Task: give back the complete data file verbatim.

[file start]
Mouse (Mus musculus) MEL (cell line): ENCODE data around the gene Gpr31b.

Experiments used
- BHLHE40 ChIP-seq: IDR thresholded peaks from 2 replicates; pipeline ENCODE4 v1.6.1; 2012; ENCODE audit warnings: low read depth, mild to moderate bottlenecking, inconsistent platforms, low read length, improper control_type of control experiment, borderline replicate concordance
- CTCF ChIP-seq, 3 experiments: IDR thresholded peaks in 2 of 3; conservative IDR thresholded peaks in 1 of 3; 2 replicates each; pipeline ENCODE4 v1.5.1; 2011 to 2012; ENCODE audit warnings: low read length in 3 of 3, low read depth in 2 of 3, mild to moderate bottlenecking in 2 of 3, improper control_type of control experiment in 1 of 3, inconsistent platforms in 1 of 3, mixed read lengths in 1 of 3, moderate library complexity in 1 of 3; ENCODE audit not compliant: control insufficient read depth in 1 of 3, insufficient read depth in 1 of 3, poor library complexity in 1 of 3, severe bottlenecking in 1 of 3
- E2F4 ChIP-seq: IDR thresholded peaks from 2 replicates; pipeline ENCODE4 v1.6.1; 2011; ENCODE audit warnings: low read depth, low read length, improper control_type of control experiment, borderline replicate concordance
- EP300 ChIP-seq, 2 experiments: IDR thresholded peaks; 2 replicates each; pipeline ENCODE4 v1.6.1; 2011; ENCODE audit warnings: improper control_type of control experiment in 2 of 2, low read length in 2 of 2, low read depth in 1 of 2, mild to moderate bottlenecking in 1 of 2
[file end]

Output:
Mouse (Mus musculus) MEL (cell line): ENCODE data around the gene Gpr31b.

Experiments used
- BHLHE40 ChIP-seq: IDR thresholded peaks from 2 replicates; pipeline ENCODE4 v1.6.1; 2012; ENCODE audit warnings: low read depth, mild to moderate bottlenecking, inconsistent platforms, low read length, improper control_type of control experiment, borderline replicate concordance
- CTCF ChIP-seq, 3 experiments: IDR thresholded peaks in 2 of 3; conservative IDR thresholded peaks in 1 of 3; 2 replicates each; pipeline ENCODE4 v1.5.1; 2011 to 2012; ENCODE audit warnings: low read length in 3 of 3, low read depth in 2 of 3, mild to moderate bottlenecking in 2 of 3, improper control_type of control experiment in 1 of 3, inconsistent platforms in 1 of 3, mixed read lengths in 1 of 3, moderate library complexity in 1 of 3; ENCODE audit not compliant: control insufficient read depth in 1 of 3, insufficient read depth in 1 of 3, poor library complexity in 1 of 3, severe bottlenecking in 1 of 3
- E2F4 ChIP-seq: IDR thresholded peaks from 2 replicates; pipeline ENCODE4 v1.6.1; 2011; ENCODE audit warnings: low read depth, low read length, improper control_type of control experiment, borderline replicate concordance
- EP300 ChIP-seq, 2 experiments: IDR thresholded peaks; 2 replicates each; pipeline ENCODE4 v1.6.1; 2011; ENCODE audit warnings: improper control_type of control experiment in 2 of 2, low read length in 2 of 2, low read depth in 1 of 2, mild to moderate bottlenecking in 1 of 2